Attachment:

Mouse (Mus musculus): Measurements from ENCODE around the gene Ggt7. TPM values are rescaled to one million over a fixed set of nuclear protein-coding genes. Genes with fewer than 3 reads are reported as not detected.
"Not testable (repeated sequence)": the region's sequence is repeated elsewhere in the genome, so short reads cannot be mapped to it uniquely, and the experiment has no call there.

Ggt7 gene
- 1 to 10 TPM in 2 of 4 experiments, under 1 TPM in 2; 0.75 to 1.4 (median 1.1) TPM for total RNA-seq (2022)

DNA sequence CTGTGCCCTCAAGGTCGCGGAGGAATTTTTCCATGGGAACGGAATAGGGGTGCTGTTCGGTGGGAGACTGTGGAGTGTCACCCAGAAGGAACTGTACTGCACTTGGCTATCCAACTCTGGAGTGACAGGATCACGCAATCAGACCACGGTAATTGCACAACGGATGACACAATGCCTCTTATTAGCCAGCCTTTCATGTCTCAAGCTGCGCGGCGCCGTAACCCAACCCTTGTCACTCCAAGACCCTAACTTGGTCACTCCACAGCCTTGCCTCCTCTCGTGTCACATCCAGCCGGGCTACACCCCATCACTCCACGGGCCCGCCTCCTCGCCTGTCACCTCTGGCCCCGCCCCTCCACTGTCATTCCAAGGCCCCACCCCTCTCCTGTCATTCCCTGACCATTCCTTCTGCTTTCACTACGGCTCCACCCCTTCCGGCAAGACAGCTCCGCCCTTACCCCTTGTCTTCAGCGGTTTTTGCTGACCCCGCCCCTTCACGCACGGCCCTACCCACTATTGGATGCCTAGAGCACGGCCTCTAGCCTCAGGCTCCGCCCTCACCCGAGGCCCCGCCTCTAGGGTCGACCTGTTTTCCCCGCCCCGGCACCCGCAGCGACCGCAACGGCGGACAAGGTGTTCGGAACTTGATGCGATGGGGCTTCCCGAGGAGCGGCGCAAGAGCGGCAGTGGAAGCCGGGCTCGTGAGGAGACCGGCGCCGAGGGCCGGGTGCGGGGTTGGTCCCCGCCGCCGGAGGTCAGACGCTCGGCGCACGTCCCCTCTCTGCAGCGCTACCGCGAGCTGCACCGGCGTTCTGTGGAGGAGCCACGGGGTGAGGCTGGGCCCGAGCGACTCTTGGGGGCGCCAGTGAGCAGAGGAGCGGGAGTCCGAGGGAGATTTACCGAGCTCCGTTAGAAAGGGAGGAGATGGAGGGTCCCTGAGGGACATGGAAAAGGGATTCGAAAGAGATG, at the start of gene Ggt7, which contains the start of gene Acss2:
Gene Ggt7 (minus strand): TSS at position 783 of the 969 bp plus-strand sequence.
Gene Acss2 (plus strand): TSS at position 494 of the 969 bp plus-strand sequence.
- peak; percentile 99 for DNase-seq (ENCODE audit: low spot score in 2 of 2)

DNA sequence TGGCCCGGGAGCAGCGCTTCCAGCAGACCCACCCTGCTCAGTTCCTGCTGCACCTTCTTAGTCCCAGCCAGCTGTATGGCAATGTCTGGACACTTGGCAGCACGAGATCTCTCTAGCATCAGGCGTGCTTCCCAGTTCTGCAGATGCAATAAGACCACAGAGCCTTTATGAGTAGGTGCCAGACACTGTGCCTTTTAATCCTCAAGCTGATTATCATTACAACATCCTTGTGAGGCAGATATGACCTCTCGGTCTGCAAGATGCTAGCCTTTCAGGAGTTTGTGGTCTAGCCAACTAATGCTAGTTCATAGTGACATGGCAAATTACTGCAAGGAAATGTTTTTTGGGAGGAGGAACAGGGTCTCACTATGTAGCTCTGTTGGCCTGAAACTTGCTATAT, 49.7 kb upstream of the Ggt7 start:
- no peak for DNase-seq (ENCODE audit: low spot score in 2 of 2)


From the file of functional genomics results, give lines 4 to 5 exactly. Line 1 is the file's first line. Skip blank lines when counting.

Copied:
- 1 to 10 TPM in 2 of 4 experiments, under 1 TPM in 2; 0.75 to 1.4 (median 1.1) TPM for total RNA-seq (2022)

DNA sequence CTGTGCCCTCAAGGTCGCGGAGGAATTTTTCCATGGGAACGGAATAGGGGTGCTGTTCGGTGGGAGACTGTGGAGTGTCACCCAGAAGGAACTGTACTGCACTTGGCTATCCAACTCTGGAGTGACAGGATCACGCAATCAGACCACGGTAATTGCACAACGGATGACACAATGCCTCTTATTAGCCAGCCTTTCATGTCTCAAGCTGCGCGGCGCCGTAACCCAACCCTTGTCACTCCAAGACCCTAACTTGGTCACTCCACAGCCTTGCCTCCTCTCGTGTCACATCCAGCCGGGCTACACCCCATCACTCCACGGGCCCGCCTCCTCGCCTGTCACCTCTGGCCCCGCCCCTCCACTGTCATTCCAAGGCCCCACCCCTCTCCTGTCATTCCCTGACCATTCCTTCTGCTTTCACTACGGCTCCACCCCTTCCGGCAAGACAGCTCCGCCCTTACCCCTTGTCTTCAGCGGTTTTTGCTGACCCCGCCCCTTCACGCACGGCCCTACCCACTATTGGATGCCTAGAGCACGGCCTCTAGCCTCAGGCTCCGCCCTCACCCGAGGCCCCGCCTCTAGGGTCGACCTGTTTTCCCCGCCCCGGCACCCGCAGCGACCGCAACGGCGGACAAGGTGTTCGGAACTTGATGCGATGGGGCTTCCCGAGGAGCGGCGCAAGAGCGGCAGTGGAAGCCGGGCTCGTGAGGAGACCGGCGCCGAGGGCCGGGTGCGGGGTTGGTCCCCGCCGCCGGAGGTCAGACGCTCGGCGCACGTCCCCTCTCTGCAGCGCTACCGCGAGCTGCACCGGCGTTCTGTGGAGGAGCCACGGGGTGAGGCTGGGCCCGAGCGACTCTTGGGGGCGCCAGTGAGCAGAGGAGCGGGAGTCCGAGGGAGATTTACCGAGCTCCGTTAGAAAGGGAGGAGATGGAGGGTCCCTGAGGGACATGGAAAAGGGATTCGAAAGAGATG, at the start of gene Ggt7, which contains the start of gene Acss2: